97th PENNSYLVANIA VETERAN’S BADGE IN THE FORM OF A TENTH CORPS BADGE

$175.00

Quantity Available: 1

Item Code: 480-342

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This simple, plain-spoken two-piece badge is made of bronze patinaed brass, was worn by a veteran of the 97th Pennsylvania and bears the regiment’s dates of service in raised letters on the rectangular, bordered, pin-back top bar: “1861 * 1865.” From this hangs by two short chains the four-bastioned fort corps badge of the Tenth Army Corps, proposed as early as May 1864 and adopted in June. The center of the badge is a recessed square with stippled ground and “97 / P.V.” in raised letters. The badge is in excellent condition. The pin is in place on the upper bar. We see only one thin spot of verdigris on the lower left interior of the badge. The reverse of the badge is maker marked in small raised letters: J.K. DAVISON / PHILADA. / PA.”

The regiment was organized 10/1/61 at West Chester, PA, and mustered out 8/28/65 at Weldon, NC. They lost 6 officers and 130 enlisted men killed or mortally wounded and likely five times as many more who were wounded, but lived. They served in the 10th Corps from September 1862 to muster out, with stints in the 18th, 24th, and 8th Corps, as well as brief service as part of US forces on Seabrook Island and Terry’s Provisional Corps. They left for Washington in November 1861, were ordered to Fortress Monroe and the Port Royal, taking part in the expedition to the Warsaw Sound and then on to Fernandia and Jacksonville, FL, before returning to Hilton Head in March. Eight companies were engaged at Secessionville in June. In April 1863 they were sent to Charleston, later were in the siege of Fort Wagner, and then assigned to garrison Fernandina. The regiment reenlisted as veterans and joined the 10th Corps Army of the James, seeing action at Swift Creek, Drewry’s Bluff, Ware Bottom Church (suffering 27 killed and 149 wounded according to CWData,) Cold Harbor, and Petersburg, where it was in action repeatedly: CWData lists 31 dates from June 15 to July 31 when they suffered losses in killed or wounded. Transferred into the 24th Corps in December 1864, it took part in the first unsuccessful expedition to Fort Fisher and the second, successful, one, losing 5 killed and 33 wounded, and the took part in taking Wilmington in March, after which they joined Sherman at Goldsboro, rejoining the 10th Corps until muster out.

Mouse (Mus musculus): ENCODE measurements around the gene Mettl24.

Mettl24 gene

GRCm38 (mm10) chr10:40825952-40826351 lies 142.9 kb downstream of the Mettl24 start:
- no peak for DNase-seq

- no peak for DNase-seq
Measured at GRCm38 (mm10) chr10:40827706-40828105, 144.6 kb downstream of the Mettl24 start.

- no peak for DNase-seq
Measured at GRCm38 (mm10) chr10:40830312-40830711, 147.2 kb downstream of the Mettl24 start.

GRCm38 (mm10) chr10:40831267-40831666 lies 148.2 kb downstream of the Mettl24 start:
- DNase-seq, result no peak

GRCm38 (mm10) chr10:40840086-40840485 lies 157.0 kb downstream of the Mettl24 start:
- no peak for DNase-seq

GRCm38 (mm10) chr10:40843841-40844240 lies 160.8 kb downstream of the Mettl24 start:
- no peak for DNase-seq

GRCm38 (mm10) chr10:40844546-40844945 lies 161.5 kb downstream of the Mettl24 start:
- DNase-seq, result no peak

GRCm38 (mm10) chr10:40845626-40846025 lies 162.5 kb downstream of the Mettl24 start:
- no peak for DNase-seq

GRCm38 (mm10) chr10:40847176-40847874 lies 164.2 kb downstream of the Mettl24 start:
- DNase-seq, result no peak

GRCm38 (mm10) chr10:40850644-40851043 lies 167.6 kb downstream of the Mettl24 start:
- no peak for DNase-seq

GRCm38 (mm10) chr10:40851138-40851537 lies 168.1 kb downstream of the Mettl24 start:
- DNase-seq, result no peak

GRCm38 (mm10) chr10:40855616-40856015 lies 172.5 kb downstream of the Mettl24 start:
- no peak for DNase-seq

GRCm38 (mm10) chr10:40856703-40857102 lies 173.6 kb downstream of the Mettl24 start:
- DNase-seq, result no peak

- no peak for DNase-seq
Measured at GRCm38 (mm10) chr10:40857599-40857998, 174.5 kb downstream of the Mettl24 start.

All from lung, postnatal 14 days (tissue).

This is a nice badge from a fighting regiment with some wide-ranging service.  [sr] [ph:m/L]

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